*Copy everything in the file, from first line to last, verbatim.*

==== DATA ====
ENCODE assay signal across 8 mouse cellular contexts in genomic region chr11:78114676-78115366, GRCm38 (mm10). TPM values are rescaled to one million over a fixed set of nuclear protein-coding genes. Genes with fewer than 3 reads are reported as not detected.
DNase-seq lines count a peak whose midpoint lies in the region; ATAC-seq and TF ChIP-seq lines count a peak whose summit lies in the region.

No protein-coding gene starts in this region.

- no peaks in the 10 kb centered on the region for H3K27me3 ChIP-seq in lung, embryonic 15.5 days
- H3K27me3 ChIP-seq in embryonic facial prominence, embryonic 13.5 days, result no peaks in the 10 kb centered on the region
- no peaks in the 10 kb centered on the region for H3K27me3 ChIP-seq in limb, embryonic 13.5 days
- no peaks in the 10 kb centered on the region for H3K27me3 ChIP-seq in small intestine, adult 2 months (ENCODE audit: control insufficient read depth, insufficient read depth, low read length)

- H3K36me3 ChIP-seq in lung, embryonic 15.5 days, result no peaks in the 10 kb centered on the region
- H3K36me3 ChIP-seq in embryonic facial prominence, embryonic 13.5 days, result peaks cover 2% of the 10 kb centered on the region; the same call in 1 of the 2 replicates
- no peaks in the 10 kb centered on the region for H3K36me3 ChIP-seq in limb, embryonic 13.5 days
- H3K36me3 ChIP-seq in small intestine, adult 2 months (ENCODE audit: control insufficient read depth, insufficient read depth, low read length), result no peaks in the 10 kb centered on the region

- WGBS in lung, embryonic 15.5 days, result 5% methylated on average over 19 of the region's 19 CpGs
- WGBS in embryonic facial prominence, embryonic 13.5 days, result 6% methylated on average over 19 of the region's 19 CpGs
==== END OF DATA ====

ENCODE assay signal across 8 mouse cellular contexts in genomic region chr11:78114676-78115366, GRCm38 (mm10). TPM values are rescaled to one million over a fixed set of nuclear protein-coding genes. Genes with fewer than 3 reads are reported as not detected.
DNase-seq lines count a peak whose midpoint lies in the region; ATAC-seq and TF ChIP-seq lines count a peak whose summit lies in the region.

No protein-coding gene starts in this region.

- no peaks in the 10 kb centered on the region for H3K27me3 ChIP-seq in lung, embryonic 15.5 days
- H3K27me3 ChIP-seq in embryonic facial prominence, embryonic 13.5 days, result no peaks in the 10 kb centered on the region
- no peaks in the 10 kb centered on the region for H3K27me3 ChIP-seq in limb, embryonic 13.5 days
- no peaks in the 10 kb centered on the region for H3K27me3 ChIP-seq in small intestine, adult 2 months (ENCODE audit: control insufficient read depth, insufficient read depth, low read length)

- H3K36me3 ChIP-seq in lung, embryonic 15.5 days, result no peaks in the 10 kb centered on the region
- H3K36me3 ChIP-seq in embryonic facial prominence, embryonic 13.5 days, result peaks cover 2% of the 10 kb centered on the region; the same call in 1 of the 2 replicates
- no peaks in the 10 kb centered on the region for H3K36me3 ChIP-seq in limb, embryonic 13.5 days
- H3K36me3 ChIP-seq in small intestine, adult 2 months (ENCODE audit: control insufficient read depth, insufficient read depth, low read length), result no peaks in the 10 kb centered on the region

- WGBS in lung, embryonic 15.5 days, result 5% methylated on average over 19 of the region's 19 CpGs
- WGBS in embryonic facial prominence, embryonic 13.5 days, result 6% methylated on average over 19 of the region's 19 CpGs